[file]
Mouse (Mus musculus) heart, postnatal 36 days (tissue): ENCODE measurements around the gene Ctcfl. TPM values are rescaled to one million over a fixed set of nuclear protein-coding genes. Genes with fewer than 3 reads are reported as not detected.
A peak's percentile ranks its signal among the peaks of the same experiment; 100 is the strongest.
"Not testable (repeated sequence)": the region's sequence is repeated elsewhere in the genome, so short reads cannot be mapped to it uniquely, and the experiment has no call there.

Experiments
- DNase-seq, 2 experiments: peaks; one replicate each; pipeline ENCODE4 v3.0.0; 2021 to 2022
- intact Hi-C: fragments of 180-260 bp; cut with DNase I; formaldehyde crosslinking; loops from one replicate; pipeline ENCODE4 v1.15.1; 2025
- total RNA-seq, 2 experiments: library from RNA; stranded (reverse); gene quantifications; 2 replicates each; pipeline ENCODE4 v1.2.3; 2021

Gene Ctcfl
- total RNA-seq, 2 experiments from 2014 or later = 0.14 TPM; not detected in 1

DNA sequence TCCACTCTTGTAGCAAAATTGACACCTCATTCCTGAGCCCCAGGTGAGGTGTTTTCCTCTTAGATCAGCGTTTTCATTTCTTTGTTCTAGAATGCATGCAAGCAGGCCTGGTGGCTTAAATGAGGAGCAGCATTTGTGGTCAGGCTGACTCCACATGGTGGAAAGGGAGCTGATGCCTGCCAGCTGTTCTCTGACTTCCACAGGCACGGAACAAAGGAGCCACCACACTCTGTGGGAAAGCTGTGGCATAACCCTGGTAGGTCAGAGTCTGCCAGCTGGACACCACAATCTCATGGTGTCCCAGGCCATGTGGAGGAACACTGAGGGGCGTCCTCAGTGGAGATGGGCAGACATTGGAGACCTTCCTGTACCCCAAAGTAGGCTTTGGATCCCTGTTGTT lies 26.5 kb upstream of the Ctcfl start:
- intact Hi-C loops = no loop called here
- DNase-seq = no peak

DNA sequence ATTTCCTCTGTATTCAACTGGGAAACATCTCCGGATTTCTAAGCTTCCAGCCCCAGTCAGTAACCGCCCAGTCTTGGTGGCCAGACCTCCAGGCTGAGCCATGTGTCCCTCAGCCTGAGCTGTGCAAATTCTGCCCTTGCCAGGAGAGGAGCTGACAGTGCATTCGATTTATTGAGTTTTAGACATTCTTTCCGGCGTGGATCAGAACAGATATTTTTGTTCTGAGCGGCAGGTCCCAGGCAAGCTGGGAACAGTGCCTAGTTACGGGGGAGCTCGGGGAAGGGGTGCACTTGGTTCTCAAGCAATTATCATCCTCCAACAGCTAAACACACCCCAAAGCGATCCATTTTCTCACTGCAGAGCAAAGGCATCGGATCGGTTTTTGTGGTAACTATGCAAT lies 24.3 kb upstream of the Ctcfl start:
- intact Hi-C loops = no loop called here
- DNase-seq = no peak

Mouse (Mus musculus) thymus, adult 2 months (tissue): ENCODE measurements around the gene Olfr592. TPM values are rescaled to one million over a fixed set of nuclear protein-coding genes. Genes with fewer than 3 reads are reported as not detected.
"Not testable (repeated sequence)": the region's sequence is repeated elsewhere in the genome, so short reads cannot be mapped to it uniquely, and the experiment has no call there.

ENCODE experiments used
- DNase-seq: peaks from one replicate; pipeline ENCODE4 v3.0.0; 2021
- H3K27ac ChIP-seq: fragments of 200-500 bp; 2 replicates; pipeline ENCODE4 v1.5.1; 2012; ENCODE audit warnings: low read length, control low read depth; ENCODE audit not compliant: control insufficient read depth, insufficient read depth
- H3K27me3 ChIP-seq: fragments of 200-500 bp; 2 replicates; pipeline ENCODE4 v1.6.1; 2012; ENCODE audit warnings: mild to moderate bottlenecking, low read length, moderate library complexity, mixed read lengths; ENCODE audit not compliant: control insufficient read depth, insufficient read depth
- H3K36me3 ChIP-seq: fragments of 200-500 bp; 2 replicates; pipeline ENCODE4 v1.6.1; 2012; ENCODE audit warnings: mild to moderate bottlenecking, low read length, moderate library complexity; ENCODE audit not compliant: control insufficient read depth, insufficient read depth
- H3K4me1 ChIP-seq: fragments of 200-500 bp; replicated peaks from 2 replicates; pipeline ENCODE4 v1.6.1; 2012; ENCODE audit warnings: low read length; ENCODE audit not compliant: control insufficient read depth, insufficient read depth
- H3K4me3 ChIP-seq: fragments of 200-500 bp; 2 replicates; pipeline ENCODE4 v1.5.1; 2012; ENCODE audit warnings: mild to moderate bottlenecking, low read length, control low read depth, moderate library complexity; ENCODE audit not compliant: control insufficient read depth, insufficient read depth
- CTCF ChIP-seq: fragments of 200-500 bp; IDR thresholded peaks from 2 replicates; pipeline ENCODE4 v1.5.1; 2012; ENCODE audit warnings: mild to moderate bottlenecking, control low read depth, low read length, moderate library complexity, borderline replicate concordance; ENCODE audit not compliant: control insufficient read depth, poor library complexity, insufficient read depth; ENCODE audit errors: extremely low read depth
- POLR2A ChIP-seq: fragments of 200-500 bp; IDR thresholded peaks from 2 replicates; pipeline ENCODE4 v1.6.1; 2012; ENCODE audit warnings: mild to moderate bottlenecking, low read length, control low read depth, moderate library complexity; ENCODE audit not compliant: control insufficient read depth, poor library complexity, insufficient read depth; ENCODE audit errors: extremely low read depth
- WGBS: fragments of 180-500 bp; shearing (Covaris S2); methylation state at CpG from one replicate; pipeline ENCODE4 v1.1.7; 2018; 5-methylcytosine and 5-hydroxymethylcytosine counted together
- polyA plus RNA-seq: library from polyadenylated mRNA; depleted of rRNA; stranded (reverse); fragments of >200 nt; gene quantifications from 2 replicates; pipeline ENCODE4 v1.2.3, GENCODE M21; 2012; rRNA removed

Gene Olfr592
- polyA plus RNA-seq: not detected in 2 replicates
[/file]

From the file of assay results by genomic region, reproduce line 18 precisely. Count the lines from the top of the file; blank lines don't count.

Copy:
ENCODE experiments used